Perhaps theological reasons helped favor the acceptance of foreign saints; there was a desire to manifest the unity of the Church. However, the really determining factor was without doubt the transfer of saints' bodies and distribution of relics. This process began in 350, at least in the East. Possession of an illustrious martyr's relics was looked upon as a pledge of protection for a given community, and the transfer of such relics almost always brought with it the institution of an annual feast.
In the same epoch, calendars began to carry the names of saints who belonged, not to any particular community, but to the entire Church. Sometime before 380, Caesarea of Cappadocia observed the feast of St. Stephen on December 26, those of SS. Peter, James, and John on the 27th, and that of St. Paul on the 28th. A Syrian martyrology of 411 also mentions these feasts, and a Carthaginian calendar from the beginning of the sixth century has the feasts of John the Baptist (June 24), Peter and Paul (June 29), the Maccabees (Aug. 1), Luke (Oct. 13), Andrew (Nov. 29), Stephen (Dec. 26), John and James (Dec. 27), and the Holy Innocents (Dec. 28). By describing these Apostles and early witnesses of Christ in their calendars, the Christians of these times showed they recognized that the honors they paid to martyrs and bishops were due also to those who played an essential role in the birth and propagation of the universal Church. This is a fact of capital importance for the history of the sanctoral cycle: the cult of the saints emerged from the veneration of the dead.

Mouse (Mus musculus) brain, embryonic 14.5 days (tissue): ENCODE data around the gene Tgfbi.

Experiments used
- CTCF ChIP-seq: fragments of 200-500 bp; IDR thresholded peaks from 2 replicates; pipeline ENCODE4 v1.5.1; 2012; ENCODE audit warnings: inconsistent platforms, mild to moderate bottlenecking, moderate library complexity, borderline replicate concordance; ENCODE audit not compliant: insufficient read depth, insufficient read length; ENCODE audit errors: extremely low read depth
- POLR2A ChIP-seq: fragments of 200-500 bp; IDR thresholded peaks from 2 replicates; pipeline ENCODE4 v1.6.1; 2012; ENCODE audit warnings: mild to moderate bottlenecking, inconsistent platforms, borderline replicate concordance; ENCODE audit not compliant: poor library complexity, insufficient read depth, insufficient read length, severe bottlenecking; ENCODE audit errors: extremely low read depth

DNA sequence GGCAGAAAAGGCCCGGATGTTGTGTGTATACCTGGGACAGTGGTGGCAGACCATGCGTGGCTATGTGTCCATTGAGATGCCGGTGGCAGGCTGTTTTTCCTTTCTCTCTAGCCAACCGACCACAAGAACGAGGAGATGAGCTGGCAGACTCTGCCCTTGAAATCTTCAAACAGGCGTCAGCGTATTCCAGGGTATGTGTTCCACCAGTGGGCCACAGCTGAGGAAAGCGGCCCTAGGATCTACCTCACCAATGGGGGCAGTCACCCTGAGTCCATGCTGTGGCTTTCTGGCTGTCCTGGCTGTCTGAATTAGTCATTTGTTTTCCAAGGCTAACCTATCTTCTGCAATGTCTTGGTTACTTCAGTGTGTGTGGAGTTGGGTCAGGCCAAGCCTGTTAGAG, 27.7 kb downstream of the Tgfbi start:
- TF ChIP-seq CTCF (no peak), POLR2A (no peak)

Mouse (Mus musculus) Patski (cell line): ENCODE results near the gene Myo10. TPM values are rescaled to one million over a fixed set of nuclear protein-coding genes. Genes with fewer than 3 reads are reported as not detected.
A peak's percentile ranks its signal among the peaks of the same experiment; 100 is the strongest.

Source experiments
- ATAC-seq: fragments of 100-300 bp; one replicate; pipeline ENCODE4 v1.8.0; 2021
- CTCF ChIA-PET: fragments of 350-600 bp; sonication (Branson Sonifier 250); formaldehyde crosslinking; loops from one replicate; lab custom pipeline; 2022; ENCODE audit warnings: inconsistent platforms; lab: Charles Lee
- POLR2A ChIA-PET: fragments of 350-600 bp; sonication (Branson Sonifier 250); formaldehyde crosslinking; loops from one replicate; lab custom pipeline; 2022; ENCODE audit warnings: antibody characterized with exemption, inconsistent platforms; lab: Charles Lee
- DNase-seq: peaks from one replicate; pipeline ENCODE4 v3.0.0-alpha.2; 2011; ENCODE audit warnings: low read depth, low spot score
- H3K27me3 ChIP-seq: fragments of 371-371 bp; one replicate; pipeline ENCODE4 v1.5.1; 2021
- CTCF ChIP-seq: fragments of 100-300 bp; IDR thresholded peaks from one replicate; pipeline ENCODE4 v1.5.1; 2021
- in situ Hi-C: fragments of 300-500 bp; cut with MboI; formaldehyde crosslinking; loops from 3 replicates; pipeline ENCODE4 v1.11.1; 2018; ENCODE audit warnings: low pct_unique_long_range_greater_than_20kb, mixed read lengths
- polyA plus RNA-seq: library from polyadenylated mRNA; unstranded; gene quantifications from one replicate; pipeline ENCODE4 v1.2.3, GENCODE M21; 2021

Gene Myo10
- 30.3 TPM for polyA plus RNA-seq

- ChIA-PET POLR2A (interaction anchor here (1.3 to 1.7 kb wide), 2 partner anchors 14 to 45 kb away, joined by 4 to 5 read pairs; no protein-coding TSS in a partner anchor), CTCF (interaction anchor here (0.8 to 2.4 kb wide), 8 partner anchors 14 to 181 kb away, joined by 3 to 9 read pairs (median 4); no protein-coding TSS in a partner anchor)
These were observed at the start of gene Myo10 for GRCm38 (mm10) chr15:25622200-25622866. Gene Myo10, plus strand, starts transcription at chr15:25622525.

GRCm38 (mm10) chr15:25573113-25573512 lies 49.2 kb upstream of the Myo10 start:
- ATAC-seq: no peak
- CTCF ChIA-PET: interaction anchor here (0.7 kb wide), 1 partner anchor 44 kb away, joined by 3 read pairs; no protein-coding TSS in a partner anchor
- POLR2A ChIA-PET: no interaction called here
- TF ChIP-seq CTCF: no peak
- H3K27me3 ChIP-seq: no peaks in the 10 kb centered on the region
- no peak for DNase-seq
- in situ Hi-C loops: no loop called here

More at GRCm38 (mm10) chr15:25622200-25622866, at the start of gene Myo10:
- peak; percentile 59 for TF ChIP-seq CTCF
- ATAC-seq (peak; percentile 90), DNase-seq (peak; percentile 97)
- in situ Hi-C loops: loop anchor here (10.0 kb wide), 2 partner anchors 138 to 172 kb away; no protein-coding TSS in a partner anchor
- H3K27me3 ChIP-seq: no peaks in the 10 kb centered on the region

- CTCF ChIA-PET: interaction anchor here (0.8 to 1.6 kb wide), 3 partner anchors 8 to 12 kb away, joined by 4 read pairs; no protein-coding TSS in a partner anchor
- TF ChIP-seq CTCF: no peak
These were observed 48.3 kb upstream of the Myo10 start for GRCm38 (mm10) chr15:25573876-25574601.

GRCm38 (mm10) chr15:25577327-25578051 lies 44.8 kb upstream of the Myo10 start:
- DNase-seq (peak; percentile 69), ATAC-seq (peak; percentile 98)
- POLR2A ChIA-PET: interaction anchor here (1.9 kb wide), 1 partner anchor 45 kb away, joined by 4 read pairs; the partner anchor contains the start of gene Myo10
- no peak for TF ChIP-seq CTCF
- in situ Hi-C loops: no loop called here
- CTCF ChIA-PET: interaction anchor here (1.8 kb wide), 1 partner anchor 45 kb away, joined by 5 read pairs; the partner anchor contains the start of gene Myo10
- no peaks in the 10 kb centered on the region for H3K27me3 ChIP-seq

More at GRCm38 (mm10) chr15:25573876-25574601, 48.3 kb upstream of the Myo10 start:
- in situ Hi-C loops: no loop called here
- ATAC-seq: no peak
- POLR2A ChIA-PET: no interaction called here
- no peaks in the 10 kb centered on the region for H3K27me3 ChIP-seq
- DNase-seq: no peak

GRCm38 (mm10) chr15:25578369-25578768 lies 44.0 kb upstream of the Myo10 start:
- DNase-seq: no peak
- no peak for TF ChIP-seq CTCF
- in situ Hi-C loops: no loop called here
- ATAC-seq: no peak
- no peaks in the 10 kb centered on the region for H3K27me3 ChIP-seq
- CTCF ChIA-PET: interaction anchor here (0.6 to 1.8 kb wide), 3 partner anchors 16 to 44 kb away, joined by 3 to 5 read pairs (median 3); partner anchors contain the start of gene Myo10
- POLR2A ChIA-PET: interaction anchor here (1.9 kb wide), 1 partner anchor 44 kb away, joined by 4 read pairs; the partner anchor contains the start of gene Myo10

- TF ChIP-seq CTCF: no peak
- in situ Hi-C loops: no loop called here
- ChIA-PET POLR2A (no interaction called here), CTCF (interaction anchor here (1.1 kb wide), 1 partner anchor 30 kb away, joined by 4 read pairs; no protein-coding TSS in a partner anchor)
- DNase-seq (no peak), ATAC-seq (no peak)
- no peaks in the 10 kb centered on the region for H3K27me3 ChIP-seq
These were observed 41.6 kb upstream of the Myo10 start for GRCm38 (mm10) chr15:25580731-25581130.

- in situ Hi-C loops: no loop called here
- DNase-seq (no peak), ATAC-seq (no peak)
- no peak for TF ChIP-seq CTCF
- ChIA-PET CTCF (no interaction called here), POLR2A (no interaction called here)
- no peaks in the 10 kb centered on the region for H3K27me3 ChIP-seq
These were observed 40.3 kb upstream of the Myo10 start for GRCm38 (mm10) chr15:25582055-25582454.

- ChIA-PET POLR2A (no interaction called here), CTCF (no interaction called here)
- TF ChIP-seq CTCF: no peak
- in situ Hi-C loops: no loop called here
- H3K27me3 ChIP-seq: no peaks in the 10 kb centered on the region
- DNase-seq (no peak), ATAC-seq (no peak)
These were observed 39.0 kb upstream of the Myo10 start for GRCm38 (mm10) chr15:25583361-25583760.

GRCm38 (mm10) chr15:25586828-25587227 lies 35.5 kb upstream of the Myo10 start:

Later Evolution. Reflection on the role of the saints became more systematic in the Middle Ages. The question was posed: Which saints had so important a function in the Church that an official cult not only may, but should be paid them? Thus at the beginning of the nineth century, Frankish liturgists inserted into the Roman sanctoral cycle a series of feasts for Apostles and evangelists; in the 11th century Gregory VII, desirous of restoring the prestige of the Holy See, decided that all pope martyrs would have the right to a universal cult.